Tom Murphy
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Tom Murphy,
User Rank: Author
11/15/2013 | 4:22:42 PM
Re: CEOs Vs. Politicians
I'm with you, Lorna. I'll give Chambers an Academy Award for most consistent performance by a CEO.  But out in the real world, where savvy tech-sector analysts are betting trillions of dollars of our retirement savings, Cisco has a tough audience. Sure, the stock is up about 50% from it's 2010 low, but that's not exactly a rocketship in the tech sector.  And, besides, it has only climbed back to the low 20s -- about where it was in late 2009.  In the markets, that's called "dead money" and the company's Nov. 13 admission that revenue is soft isn't helping. 
Tom Murphy
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Tom Murphy,
User Rank: Author
11/15/2013 | 4:25:13 PM
Re: Don't Underestimate Cisco
SueNWC:  I hear you. The way Chambers downplays SDN by saying Cisco has already tried that reminds me of the way Kodak said digital cameras would never undermine its film business (after EK invented the digital camera.) 

Hey, Mr. Chambers, have you tried to buy a roll of Kodachrome lately?
Tom Murphy
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Tom Murphy,
User Rank: Author
11/15/2013 | 4:35:18 PM
Re: Don't Underestimate Cisco
Hey, don't knock the Flip! Not only did it inspire a lot of imitators and phone cams (I have a remarkably good Flip-lookalike made by Kodak. Yep, that Kodak.), but it cudda-shudda been a contender for the explosion in video networking.  That revolution is still rising, and I wouldn't be surprised to see Cisco back in the Flip business before long.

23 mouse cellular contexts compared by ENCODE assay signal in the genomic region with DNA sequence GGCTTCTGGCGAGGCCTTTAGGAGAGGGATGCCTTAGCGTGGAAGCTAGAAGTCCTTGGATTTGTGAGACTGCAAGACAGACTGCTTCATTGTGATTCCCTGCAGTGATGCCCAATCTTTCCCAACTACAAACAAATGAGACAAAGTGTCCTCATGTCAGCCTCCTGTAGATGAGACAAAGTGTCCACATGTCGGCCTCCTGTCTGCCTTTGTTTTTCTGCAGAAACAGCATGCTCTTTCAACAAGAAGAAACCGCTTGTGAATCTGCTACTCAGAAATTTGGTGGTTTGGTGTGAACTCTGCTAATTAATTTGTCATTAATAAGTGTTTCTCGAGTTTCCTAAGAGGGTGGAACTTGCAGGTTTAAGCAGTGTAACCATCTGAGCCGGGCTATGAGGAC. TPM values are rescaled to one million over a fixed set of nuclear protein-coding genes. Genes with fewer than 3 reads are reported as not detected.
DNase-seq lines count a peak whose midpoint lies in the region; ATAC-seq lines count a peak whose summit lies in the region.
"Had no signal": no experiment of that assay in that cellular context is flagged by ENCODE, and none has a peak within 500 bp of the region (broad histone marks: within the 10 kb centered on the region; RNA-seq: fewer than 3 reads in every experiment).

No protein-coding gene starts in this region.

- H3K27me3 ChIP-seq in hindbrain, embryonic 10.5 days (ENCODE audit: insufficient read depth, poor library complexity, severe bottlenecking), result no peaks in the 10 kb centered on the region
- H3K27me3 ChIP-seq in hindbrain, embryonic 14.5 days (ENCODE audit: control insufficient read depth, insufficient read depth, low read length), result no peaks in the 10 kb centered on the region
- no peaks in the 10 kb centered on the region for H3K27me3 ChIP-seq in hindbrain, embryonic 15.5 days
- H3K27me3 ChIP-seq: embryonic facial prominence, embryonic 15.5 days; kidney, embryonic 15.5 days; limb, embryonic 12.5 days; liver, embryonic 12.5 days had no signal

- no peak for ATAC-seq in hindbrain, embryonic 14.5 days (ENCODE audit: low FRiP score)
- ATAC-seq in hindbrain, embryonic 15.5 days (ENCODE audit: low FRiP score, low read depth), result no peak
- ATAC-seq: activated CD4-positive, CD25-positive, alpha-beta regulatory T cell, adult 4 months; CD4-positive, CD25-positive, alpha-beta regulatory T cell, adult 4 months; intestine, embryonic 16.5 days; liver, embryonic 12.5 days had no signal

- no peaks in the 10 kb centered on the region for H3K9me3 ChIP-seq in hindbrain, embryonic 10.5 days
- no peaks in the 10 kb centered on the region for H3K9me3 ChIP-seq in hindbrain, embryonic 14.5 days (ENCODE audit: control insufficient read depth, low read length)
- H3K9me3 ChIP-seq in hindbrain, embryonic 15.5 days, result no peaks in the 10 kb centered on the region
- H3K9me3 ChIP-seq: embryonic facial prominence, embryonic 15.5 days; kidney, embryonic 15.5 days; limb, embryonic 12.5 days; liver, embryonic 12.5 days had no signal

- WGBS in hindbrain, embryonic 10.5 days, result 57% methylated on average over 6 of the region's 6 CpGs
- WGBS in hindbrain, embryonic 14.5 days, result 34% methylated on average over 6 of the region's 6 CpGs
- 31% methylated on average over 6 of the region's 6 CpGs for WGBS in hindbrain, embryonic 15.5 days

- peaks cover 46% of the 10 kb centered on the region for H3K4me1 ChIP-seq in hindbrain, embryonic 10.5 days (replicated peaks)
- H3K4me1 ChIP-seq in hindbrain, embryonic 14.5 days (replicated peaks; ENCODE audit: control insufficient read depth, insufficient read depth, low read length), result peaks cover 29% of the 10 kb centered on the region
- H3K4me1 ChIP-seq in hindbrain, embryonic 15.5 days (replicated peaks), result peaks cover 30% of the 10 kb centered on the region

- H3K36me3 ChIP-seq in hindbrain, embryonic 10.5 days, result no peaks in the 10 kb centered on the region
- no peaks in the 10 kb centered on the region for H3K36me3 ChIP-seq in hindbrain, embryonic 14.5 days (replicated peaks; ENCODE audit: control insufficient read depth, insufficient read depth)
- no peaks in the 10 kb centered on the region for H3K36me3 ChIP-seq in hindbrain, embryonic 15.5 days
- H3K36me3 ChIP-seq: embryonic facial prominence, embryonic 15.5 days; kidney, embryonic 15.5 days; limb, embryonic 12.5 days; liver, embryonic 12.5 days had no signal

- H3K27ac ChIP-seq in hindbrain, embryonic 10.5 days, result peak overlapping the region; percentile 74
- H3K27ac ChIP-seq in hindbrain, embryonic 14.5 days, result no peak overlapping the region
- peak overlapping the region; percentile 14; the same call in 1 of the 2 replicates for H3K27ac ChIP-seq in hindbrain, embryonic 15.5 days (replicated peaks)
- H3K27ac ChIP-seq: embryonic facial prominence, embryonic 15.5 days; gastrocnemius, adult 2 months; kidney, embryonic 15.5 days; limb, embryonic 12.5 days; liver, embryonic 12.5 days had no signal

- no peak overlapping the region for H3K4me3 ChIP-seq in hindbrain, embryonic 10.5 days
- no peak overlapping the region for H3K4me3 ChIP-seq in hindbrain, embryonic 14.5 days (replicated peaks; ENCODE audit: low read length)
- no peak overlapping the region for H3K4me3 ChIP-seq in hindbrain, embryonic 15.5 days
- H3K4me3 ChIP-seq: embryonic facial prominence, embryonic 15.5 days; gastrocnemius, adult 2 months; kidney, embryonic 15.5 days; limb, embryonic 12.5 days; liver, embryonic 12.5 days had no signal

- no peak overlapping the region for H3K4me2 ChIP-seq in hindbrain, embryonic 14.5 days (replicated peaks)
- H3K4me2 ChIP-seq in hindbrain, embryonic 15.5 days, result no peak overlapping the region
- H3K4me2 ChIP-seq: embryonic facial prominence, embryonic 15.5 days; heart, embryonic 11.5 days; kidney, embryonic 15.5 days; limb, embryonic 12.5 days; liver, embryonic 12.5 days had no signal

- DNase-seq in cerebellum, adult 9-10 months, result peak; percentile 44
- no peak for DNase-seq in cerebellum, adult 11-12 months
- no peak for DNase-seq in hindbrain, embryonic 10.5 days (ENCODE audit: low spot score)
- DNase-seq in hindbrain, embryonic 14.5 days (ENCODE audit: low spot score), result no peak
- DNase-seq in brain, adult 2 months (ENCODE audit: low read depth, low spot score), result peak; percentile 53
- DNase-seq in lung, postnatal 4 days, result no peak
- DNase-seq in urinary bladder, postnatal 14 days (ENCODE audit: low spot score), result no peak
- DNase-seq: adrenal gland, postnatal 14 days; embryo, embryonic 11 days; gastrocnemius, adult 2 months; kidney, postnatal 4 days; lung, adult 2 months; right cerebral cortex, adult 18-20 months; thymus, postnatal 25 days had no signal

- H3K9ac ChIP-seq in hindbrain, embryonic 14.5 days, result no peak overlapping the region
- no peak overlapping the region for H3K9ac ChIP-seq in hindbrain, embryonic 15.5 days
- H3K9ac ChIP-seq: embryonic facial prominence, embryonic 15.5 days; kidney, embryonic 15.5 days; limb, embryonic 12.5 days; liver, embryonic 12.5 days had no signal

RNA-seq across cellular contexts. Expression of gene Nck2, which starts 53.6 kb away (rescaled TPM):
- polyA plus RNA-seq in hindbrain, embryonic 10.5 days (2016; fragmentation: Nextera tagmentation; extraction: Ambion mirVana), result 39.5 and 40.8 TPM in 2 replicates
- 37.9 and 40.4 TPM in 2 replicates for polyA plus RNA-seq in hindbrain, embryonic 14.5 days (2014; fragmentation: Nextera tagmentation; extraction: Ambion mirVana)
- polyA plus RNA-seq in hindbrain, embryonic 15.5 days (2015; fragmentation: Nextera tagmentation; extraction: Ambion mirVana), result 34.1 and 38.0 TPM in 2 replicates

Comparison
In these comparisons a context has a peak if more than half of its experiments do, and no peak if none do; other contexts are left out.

Flips work in ways that phones can't, and they are in hot demand among indy media devotees. Here, for example, is an aging Flip selling for $120 on Craigslist. What would you pay for, say, an iPhone 2? Nothing)  That's not bad considering an iPhone 5 fetches about $100.

What do others think: was Cisco's vision for video conferencing just ahead of its time?
Susan Fogarty
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Susan Fogarty,
User Rank: Author
11/15/2013 | 5:33:50 PM
Re: Don't Underestimate Cisco
Tom, everything you say about the Flip is true. It's a great device and I still use mine, both for work and home. However, I don't think it fit into Cisco's overall strategic plan or helped enterprise videoconferencing. Telepresence, now that's another matter...
Tom Murphy
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Tom Murphy,
User Rank: Author
11/15/2013 | 5:57:27 PM
Re: Don't Underestimate Cisco
Sue (why do I feel like we should be teleconferencing?),  I think we're on the same wavelength.  Any form of networked video shows the power of Cisco's systems -- something they must have realized years ago when designing the first Flips.  And until further notice, video starts with a video camera.

It reminds me of when Sun started playing around with PDAs, many many years before the first iPod prototype was built by Apple.  They were on the right track, just a decade or so too soon.